Fierce resistance to Jesus Christ

According to the book of Revelation, armies will gather to repel this invasion from outer space. Which brings us to a second point the people of the Great Disappointment misunderstood: Human beings will fiercely resist Jesus Christ at His return.

The apostle John records his vision of this event in Revelation 19: “Now I saw heaven opened, and behold, a white horse. And He who sat on him was called Faithful and True, and in righteousness He judges and makes war. His eyes were like a flame of fire, and on His head were many crowns. He had a name written that no one knew except Himself. He was clothed with a robe dipped in blood, and His name is called The Word of God.

“And the armies in heaven, clothed in fine linen, white and clean, followed Him on white horses. Now out of His mouth goes a sharp sword, that with it He should strike the nations. And He Himself will rule them with a rod of iron. He Himself treads the winepress of the fierceness and wrath of Almighty God” (Revelation 19:11-15).

John received an amazing vision—Christ in all of His glory, shining like the sun, destroying the armies gathered to resist Him!

Now we are faced with a question that eluded the seekers of the Great Disappointment: Where will these armies gather to fight against Christ?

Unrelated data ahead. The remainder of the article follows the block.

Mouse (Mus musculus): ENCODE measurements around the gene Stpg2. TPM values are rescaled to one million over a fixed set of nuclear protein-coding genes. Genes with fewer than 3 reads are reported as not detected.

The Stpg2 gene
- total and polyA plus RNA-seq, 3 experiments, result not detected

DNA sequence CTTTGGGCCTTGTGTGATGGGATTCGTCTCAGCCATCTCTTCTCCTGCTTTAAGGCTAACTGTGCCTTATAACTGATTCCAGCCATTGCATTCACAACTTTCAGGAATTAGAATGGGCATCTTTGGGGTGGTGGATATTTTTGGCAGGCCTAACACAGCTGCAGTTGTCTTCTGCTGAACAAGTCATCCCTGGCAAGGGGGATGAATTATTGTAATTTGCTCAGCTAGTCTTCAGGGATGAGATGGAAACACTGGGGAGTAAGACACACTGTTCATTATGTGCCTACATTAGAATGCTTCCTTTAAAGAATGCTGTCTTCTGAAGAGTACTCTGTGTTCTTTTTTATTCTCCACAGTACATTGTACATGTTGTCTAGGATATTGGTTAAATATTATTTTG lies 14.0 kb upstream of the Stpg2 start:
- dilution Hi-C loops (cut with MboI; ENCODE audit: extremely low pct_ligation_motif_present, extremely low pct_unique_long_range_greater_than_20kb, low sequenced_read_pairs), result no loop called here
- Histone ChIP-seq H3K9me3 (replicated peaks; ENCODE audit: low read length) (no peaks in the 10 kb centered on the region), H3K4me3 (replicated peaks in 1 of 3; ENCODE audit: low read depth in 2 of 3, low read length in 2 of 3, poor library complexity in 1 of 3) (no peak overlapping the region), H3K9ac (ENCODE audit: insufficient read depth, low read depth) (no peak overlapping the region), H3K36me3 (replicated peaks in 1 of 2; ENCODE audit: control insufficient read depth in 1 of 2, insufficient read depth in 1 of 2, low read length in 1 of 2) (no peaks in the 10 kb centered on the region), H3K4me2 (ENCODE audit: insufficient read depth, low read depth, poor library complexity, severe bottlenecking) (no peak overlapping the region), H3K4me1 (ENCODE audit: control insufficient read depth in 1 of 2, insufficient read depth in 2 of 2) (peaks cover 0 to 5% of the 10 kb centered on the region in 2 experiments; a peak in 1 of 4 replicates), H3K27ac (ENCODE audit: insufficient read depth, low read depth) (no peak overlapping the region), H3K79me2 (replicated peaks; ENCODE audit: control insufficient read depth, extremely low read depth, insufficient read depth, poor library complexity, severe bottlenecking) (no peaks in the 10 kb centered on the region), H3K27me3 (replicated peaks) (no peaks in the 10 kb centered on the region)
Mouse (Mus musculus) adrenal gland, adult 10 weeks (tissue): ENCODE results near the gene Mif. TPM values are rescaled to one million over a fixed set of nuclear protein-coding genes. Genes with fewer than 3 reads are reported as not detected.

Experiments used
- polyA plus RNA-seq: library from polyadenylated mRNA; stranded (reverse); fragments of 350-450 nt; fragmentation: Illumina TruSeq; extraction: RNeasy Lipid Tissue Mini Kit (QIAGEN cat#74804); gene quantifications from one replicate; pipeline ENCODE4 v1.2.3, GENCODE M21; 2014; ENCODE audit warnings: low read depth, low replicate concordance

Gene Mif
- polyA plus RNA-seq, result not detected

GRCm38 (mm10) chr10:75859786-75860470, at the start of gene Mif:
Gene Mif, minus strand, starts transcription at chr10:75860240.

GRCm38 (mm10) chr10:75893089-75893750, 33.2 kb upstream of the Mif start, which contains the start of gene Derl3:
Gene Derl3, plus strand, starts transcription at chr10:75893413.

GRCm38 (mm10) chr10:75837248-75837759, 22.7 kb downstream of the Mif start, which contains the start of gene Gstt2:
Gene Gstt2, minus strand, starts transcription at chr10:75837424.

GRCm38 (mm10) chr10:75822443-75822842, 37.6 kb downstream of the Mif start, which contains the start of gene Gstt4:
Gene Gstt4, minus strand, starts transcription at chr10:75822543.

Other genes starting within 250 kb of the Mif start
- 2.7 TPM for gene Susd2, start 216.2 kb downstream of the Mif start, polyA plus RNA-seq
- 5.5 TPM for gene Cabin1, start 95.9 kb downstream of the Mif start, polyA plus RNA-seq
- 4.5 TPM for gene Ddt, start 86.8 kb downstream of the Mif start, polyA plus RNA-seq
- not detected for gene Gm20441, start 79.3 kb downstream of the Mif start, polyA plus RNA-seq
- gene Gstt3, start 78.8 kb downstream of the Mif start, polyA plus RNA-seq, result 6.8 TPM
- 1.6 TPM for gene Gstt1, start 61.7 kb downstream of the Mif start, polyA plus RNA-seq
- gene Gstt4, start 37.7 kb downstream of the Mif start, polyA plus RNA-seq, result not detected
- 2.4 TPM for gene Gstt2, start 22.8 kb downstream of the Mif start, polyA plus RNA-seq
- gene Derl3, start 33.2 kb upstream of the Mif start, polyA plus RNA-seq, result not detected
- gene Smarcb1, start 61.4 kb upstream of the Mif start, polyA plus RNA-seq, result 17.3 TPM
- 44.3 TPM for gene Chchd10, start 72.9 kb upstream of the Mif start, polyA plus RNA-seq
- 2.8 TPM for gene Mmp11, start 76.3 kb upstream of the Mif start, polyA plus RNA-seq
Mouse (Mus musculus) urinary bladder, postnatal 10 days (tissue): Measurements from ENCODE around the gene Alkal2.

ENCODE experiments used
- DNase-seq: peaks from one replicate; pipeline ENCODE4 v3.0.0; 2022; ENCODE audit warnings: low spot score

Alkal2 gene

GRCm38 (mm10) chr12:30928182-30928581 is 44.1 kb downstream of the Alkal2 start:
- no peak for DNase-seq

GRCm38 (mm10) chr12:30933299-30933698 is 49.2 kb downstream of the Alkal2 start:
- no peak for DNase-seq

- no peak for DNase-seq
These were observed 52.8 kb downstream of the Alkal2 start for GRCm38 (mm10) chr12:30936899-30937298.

Preparing for the return of Jesus Christ

The Adventist movement of 1844 wasn’t a denomination, but an ecumenical movement. Methodist, Baptist, Presbyterian and other participants were not only disheartened when Jesus didn’t return, but some of them found themselves ridiculed by their neighbors. In New York, some Adventist meeting halls were destroyed.

Where had their calculations gone wrong?

This brings us to a third prophecy that is central to understanding Christ’s second coming: Jesus is returning to the Mount of Olives to establish God’s Kingdom on the earth.

The believers in the Great Disappointment thought Christ was going to take them to heaven and immediately destroy the earth with fire. But an important Old Testament passage that when coupled with the Olivet Prophecy and the book of Revelation gives us a clear picture of Christ’s return. Here’s what it says:

“Behold, the day of the Lord is coming, and your spoil will be divided in your midst. For I will gather all the nations to battle against Jerusalem . . . Then the Lord will go forth And fight against those nations, as He fights in the day of battle. And in that day His feet will stand on the Mount of Olives, which faces Jerusalem on the east” (Zechariah 14:1-4).

Here we discover exactly where Jesus Christ is going to return—the Mount of Olives and Jerusalem. It is outside Jerusalem that the armies will gather to fight against the Prince of Peace. Zechariah 14 reveals that Christ won’t destroy the earth, but will set up God’s Kingdom in Jerusalem to rule over all the nations on the earth.